Singapore hiking tax on pricey property after wealth influx

Singapore will raise taxes for buyers of higher-value properties and luxury cars, as it tackles a growing wealth gap brought on by the arrival of rich families. 

The city-state will also increase levies on tobacco in an attempt to boost income and reduce inequality, Finance Minister Lawrence Wong said in his Budget speech on Tuesday. 

The ruling party, which faces growing health-care and housing costs, is fighting hard to raise revenue. Singapore’s infrastructure and stability has attracted a growing number of ultra-wealthy individuals, contributing to a spike in costs for everything from luxury cars to golf club memberships and condominiums.

For the portion of the value of homes valued in excess of S$1.5 million ($1.13 million) and up to S$3 million, this will be taxed one percentage point higher at 5%. That in excess of S$3 million will be taxed two percentage points higher at 6%. 

The portion of non-residential properties in excess of S$1 million and up to S$1.5 million will be taxed one percentage point higher at 4%. That in excess of S$1.5 million will be taxed at 5%, up from the current rate of 3%.

The changes will apply to all properties acquired from Wednesday, Wong said. The move is expected to generate an additional S$500 million in revenue a year.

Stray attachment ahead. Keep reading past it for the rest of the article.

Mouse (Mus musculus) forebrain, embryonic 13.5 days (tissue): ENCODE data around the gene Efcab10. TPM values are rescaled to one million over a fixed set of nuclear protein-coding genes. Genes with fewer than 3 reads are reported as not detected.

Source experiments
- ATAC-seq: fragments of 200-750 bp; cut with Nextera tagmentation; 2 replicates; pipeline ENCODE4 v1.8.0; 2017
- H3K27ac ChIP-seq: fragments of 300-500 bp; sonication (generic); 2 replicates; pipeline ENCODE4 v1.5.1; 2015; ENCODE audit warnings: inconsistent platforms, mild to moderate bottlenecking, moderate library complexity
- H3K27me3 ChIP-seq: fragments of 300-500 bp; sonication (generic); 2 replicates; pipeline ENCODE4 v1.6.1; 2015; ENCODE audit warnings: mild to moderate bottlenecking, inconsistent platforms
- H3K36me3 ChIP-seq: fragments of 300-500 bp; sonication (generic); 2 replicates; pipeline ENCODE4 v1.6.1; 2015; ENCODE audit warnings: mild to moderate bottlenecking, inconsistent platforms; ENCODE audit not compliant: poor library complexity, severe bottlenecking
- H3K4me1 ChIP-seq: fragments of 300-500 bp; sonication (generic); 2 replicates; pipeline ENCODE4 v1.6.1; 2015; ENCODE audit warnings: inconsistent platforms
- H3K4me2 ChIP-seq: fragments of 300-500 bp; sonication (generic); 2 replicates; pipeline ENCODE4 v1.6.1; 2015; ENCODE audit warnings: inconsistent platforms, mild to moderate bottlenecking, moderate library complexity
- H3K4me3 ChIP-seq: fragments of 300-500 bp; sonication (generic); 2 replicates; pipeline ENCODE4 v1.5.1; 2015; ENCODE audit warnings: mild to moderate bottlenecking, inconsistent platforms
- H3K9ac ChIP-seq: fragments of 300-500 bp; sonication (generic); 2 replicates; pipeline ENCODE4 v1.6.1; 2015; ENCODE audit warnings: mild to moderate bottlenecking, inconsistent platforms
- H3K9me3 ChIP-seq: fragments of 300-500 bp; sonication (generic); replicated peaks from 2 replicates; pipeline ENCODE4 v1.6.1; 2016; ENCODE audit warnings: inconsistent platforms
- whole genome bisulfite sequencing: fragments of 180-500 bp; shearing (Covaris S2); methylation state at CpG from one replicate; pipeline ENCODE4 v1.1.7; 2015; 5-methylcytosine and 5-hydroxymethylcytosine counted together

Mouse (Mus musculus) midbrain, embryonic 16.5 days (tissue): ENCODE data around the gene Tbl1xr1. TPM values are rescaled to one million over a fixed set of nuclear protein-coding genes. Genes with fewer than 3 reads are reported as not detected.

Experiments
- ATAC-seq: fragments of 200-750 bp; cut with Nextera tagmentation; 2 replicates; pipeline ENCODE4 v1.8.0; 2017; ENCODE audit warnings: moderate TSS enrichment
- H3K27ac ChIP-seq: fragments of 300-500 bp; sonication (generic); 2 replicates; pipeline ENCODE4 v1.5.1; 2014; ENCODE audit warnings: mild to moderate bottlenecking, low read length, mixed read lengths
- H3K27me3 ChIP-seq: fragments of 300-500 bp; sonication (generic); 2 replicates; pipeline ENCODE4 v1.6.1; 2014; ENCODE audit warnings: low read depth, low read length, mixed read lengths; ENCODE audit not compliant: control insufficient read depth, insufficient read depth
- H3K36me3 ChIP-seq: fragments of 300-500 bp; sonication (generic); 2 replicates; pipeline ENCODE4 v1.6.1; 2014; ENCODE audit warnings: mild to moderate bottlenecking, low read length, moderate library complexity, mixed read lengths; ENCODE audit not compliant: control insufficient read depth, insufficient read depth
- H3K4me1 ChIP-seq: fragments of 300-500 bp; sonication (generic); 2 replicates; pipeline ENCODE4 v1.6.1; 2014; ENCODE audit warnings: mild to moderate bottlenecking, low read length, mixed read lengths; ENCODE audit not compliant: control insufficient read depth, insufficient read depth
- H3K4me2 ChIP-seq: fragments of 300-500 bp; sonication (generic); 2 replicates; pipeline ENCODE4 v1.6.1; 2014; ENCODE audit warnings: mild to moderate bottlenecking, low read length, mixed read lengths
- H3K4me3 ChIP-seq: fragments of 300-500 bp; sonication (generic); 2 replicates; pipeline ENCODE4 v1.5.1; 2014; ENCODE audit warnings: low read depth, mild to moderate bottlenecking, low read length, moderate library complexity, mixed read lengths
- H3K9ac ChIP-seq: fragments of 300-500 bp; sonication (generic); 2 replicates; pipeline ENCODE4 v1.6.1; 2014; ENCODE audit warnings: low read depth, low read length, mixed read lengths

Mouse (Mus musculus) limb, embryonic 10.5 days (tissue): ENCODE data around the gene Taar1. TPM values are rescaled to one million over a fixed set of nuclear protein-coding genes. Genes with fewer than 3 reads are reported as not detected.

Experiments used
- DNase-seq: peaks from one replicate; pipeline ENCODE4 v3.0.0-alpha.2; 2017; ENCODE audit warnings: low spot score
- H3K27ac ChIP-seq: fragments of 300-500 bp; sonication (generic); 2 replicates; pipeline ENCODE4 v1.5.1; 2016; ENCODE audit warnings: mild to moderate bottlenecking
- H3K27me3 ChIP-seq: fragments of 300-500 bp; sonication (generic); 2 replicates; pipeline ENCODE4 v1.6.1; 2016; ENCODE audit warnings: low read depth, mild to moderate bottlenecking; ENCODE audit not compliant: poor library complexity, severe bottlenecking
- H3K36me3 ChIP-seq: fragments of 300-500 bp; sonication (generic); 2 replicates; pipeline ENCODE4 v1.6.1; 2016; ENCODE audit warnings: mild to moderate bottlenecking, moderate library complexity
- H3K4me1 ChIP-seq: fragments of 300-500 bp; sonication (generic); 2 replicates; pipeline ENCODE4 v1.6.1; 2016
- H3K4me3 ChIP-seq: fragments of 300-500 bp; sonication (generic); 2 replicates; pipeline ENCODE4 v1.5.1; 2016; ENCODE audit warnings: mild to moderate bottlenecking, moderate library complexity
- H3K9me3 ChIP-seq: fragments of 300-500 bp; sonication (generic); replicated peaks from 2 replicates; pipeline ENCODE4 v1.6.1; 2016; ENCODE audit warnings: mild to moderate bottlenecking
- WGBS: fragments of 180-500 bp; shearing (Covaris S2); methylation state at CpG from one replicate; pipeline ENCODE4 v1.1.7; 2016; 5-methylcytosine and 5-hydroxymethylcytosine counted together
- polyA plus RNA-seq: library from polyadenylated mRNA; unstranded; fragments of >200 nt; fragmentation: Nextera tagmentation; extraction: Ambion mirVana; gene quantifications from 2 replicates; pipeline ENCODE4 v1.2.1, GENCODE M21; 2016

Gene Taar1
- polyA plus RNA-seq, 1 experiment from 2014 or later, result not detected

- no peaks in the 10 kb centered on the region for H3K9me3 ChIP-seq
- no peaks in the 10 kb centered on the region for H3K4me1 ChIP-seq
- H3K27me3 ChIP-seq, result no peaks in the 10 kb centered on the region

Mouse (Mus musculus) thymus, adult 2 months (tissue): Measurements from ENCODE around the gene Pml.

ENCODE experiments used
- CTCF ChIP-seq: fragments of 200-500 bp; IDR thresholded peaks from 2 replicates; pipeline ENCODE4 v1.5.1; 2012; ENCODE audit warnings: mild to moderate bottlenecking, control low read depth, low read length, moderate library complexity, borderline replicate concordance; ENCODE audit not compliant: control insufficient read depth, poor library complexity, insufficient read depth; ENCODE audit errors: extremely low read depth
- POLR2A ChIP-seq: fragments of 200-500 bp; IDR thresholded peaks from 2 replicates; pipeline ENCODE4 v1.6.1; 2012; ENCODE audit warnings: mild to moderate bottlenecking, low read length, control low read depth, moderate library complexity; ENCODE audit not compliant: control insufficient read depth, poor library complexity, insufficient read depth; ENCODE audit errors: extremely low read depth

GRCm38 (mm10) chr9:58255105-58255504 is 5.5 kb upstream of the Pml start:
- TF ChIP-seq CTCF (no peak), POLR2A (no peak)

Even with the hikes, buyers of high-end real estate might not be deterred, said Christine Sun, senior vice president of research and analytics at OrangeTee & Tie.

“Properties in the upper tier may not see a major impact as wealthy buyers are not likely to be deterred by the additional” tax, said Sun. “Properties with good product attributes and location will continue to draw buying interest.”

Singapore was expected to get around 2,800 high-net-worth individuals in 2022 alone, according to residence and citizenship planning provider Henley & Partners. The firm estimates that 249,800 residents there have a net worth of at least $1 million, making it the fifth wealthiest city on Earth.

Singapore is also planning to implement a 15% increase in tobacco excise duty effective from Tuesday. The move could generate about S$100 million in additional revenue per year. 

Singapore is also expected to raise an additional S$200 million via changes in levies related to luxury cars.

In last year’s budget, Singapore increased taxes aimed at its richest residents, focusing on income, property and cars that were expected to generate a combined S$600 million a year. A growing fear among locals that social mobility has slowed is pushing the government to re-examine some of the policies that have made it one of the wealthiest nations in the world. –BLOOMBERG